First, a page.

CAT Visits to CVPC and Your Full-Service Veterinarian
Cats make up only about 20% of the patients seen at full-service veterinary practices that focus on household pets. For those visits, there’s little question that the anxiety level of cats is higher than in dogs. Cat visits can be unnerving for both cats and cat parents, but they truly don’t have to be. With some pre-planning and a little effort, you can breathe a little easier and create a far better experience for everyone involved.
* Before Placing Your Kitty in a Carrier *
While it’s safe to say that most cats are unnerved by the veterinary visit, the anxiety isn’t just from the vet visit alone. Their nervous behavior begins long before reaching the vet’s office (and true for dogs as well). Fortunately, there are a number of ways we can reduce your kitty’s fears whenever they are forced out of their ‘comfort zone’.
For many cats, simply seeing a cat carrier is enough to set off their internal alarm system. I often advise that if you know that you will be placing your cat in a vehicle for any reason (vet visit, traveling or moving to a new location, going to be spayed or neutered, going to be bathed or groomed, etc), always set out the cat carrier in a visible place for a few days prior to traveling in order to help de-sensitize your kitty to the presence of the carrier.
Another crucial element that can be extremely helpful is the use of a product called Feliway. Feliway is a natural cat pheromone that can have a profound calming effect on anxious cats. The product comes as either a spray or a wall plug-in room dispenser. Just a single pump of Feliway into the carrier each day prior to traveling can make a huge difference in your cat’s traveling behavior. Learn more from their website: us.feliway.com or you can order from Amazon. Do NOT use any knock-off brands.
* Placing Your Cat in a Carrier *
With some cats, just making the effort to place them into the carrier itself can turn into a rodeo. Personally, I prefer the use of a plastic carrier held together with snaps (as opposed to screws), or much better, a carrier with a wire door that opens on the top. Equally convenient, is the use of a nylon or fabric cat bag with a much larger opening. This will make getting your kitty into the bag, or removing them, far easier and less stressful for them. Really large cats, often have more room in these carriers.
If you are using a plastic cat carrier, I recommend removing the upper portion/lid but leaving the wire door in place. Then place your kitty into the carrier, and as quickly as possible, place the lid on top. Get everything lined up, then snap or screw the lid into place. If you struggle a lot with a plastic carrier, try a nylon or leather, or fabric bag that uses a zipper to open the carrier.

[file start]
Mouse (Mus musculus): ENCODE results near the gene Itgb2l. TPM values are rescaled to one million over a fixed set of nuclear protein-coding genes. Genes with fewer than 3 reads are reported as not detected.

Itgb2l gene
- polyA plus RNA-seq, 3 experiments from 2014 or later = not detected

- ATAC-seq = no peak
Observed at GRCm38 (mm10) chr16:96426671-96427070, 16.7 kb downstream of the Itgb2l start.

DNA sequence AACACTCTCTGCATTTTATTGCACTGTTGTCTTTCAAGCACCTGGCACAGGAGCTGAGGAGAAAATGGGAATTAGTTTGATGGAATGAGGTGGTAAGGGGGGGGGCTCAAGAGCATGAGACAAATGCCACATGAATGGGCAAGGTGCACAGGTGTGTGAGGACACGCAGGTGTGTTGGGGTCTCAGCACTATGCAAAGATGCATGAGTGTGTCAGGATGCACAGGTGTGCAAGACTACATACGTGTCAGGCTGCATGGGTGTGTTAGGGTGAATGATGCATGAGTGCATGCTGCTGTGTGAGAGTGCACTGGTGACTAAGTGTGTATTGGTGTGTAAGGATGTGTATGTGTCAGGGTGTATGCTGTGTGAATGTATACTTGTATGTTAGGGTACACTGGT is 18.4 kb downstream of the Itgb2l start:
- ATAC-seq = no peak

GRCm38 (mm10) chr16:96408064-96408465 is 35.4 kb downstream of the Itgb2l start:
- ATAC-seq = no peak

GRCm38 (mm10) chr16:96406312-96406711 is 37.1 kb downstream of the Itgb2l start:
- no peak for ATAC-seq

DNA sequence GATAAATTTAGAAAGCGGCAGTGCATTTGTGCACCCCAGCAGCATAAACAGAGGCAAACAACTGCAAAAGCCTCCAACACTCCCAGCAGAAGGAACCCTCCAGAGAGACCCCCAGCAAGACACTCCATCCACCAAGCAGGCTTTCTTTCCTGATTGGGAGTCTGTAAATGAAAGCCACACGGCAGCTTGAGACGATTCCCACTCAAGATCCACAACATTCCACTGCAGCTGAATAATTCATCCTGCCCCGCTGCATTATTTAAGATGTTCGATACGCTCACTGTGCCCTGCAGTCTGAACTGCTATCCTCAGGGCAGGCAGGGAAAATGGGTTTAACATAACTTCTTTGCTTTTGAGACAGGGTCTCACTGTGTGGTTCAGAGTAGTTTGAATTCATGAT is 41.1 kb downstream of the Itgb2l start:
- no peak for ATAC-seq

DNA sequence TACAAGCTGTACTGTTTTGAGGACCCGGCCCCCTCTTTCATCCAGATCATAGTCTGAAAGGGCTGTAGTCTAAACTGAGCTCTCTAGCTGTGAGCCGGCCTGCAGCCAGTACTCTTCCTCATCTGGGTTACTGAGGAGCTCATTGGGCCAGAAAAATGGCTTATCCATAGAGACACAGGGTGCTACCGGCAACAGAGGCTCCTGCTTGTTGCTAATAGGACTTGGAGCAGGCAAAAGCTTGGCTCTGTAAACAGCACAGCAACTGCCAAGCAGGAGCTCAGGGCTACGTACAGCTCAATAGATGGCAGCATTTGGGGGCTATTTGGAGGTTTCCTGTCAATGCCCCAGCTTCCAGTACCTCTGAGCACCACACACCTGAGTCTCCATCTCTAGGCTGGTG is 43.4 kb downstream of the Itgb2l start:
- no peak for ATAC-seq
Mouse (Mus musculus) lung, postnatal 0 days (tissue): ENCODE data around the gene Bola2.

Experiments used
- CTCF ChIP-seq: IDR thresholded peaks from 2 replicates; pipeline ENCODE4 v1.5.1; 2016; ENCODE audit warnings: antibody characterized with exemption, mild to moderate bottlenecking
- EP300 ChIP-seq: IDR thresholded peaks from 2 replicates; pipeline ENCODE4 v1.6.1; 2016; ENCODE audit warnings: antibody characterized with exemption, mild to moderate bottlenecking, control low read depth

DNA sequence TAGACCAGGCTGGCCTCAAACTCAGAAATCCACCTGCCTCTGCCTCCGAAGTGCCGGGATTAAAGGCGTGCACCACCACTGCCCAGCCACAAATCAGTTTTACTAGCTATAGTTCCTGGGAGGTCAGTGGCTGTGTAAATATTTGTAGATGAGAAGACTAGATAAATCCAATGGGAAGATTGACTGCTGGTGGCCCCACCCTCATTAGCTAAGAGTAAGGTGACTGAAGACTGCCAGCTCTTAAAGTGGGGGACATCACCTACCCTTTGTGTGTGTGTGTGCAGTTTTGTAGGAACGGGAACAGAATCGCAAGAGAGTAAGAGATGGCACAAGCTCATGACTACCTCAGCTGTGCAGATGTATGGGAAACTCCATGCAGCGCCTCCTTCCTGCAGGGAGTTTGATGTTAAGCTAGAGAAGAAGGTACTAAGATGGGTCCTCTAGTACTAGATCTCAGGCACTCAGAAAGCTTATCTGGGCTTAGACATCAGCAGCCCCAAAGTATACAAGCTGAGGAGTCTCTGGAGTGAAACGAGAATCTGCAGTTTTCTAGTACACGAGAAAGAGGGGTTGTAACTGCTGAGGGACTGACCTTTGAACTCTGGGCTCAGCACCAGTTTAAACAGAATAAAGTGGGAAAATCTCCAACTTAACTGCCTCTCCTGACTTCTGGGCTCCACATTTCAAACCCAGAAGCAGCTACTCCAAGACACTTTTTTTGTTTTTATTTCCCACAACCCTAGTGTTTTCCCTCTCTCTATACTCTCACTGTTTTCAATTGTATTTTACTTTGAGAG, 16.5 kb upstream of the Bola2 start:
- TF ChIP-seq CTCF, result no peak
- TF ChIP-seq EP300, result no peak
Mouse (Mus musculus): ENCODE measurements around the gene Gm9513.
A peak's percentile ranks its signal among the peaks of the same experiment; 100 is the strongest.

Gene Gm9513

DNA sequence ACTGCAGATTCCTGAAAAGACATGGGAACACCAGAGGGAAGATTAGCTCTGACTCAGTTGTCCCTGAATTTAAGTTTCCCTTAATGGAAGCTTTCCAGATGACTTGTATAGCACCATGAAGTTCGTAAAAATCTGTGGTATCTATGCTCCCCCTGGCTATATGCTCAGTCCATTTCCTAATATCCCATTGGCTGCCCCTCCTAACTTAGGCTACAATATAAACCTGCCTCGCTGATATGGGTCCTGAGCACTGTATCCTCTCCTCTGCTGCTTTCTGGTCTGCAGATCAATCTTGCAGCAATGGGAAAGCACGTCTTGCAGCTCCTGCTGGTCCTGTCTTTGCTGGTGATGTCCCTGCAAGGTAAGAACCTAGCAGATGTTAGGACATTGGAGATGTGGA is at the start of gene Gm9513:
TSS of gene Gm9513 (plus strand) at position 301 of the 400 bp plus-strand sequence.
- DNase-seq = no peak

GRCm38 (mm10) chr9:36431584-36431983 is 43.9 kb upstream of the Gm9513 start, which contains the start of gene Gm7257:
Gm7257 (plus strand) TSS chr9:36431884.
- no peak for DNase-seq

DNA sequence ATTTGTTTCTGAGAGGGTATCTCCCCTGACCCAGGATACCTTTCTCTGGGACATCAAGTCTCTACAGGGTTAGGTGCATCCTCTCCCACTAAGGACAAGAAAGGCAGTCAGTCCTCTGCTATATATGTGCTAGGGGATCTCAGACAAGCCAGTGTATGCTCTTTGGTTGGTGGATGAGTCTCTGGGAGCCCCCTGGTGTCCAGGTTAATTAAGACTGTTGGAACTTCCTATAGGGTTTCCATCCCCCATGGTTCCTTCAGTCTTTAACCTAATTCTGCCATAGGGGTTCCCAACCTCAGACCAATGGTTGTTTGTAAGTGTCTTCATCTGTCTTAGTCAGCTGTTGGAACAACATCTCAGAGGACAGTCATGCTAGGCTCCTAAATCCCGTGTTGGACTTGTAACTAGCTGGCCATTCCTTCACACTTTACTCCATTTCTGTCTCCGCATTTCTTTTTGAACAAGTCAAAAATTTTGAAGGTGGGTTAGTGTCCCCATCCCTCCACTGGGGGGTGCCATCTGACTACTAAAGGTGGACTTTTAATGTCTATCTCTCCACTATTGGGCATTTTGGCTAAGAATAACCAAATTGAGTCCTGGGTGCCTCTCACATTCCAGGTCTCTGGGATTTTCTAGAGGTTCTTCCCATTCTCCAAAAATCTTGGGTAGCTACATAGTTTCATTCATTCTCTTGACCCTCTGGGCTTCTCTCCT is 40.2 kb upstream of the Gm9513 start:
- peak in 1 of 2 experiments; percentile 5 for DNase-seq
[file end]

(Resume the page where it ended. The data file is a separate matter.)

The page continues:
Also, consider using a pillowcase. Find your kitty in the house and place the pillowcase over your cat. Then scoop and bundle them up in the pillowcase, but do not tie off the end. Then ease the pillowcase (with the kitty in it) into the carrier and close the door or zip up the bag. Done properly, they can then easily wiggle themselves out of the pillowcase once they’re inside the carrier.
If you don’t have Feliway, put a catnip toy into the carrier to add to the calming effect.
Because of their anxiety, some cats will poop or pee in their crate, always place a towel in the bottom of the carrier so they are not sitting in a large pool of their own pee. If traveling to a vet’s office, make sure to have a towel or cloth cover handy to place over the carrier, as this can also calm your cat.
* Arriving At Your Vet’s Office *
Depending on weather conditions, you may choose to leave your cat quietly in your car until it’s time to be seen. Inside our CVPC clinics, we can always create a safe space to keep your kitty away from other dogs.
When we encounter a noticeably nervous or vocal cat, we will spray Feliway onto a single sheet of paper towel or tissue and place it in your kitty’s carrier to provide some relief from being overly anxious. Always feel free to ask us to apply a squirt of Feliway … or move your kitty to a quieter location.
Some dogs are more inquisitive than others, so if you sit in the vicinity of a dog that your cat is not familiar with, keep your cat away from a curious or annoying canine that may want to come over to check out your kitty. To be fair, it’s the responsibility of the dog parent to be mindful of where their dog wanders, but not every pet parent will consider how traumatic the presence of a strange dog might be to your cat. A polite reminder may be needed.
* The Vet Visit *
As you well know, we always strongly encourage pet parents to remain with their pets. That creates a better experience for dogs than for cats, but we want you to be comfortable with how we handle kitties under these conditions.
We will often offer Churu, a protein gel treat (mostly fish-based), to your kitty to distract them from the experience of vaccines and to reward their calmer behavior, etc.
* Visit A Clinic Set Up Just For Cats*
If you are not already aware, we do offer a CATS ONLY CLINIC once a month at our Kannapolis location. We plug in Feliway a full 2 days prior to the clinic, allowing it to diffuse into the 2 main rooms that we use. We understand that a mid-week clinic in Kannapolis may not be convenient for everyone, but we can tell that when kitties come to this clinic, they are definitely more relaxed.
* In Conclusion *
The next time you need to travel with your cats, definitely try some of these techniques to create a more positive, less stressful experience for everyone, especially your kitty. And let us know if you have any other tips or tricks that work for you and your cat.
- Dr. Bob Parrish | Carolina Value Pet Care